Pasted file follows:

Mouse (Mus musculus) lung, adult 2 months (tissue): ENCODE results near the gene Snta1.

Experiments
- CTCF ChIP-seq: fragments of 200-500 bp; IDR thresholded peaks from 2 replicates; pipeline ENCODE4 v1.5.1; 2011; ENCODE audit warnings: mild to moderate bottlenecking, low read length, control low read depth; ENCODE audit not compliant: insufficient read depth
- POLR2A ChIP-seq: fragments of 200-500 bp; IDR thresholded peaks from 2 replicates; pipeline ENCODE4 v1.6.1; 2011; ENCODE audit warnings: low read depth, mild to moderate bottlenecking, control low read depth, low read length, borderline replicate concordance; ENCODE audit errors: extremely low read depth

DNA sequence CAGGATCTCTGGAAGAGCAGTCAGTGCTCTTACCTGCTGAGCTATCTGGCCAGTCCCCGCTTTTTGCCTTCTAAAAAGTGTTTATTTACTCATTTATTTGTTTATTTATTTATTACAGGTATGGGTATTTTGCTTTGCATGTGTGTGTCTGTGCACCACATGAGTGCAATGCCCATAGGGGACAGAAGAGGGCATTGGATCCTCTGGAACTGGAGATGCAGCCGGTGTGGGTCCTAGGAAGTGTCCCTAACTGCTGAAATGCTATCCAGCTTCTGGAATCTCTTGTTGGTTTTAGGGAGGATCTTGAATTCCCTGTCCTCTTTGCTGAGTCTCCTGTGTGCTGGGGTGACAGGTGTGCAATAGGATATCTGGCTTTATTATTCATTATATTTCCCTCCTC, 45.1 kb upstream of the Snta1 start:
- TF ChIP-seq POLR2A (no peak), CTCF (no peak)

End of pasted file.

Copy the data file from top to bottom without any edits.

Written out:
Mouse (Mus musculus) lung, adult 2 months (tissue): ENCODE results near the gene Snta1.

Experiments
- CTCF ChIP-seq: fragments of 200-500 bp; IDR thresholded peaks from 2 replicates; pipeline ENCODE4 v1.5.1; 2011; ENCODE audit warnings: mild to moderate bottlenecking, low read length, control low read depth; ENCODE audit not compliant: insufficient read depth
- POLR2A ChIP-seq: fragments of 200-500 bp; IDR thresholded peaks from 2 replicates; pipeline ENCODE4 v1.6.1; 2011; ENCODE audit warnings: low read depth, mild to moderate bottlenecking, control low read depth, low read length, borderline replicate concordance; ENCODE audit errors: extremely low read depth

DNA sequence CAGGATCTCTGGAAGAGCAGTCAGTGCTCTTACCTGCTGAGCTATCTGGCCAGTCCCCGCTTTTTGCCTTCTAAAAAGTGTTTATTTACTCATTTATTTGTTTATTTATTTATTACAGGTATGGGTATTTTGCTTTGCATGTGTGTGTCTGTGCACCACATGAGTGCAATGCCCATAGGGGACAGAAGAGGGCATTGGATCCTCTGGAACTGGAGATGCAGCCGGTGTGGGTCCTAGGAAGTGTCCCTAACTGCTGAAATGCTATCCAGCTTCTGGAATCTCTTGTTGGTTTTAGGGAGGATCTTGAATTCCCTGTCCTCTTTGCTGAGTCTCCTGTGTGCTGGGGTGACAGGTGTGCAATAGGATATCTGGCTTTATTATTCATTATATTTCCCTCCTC, 45.1 kb upstream of the Snta1 start:
- TF ChIP-seq POLR2A (no peak), CTCF (no peak)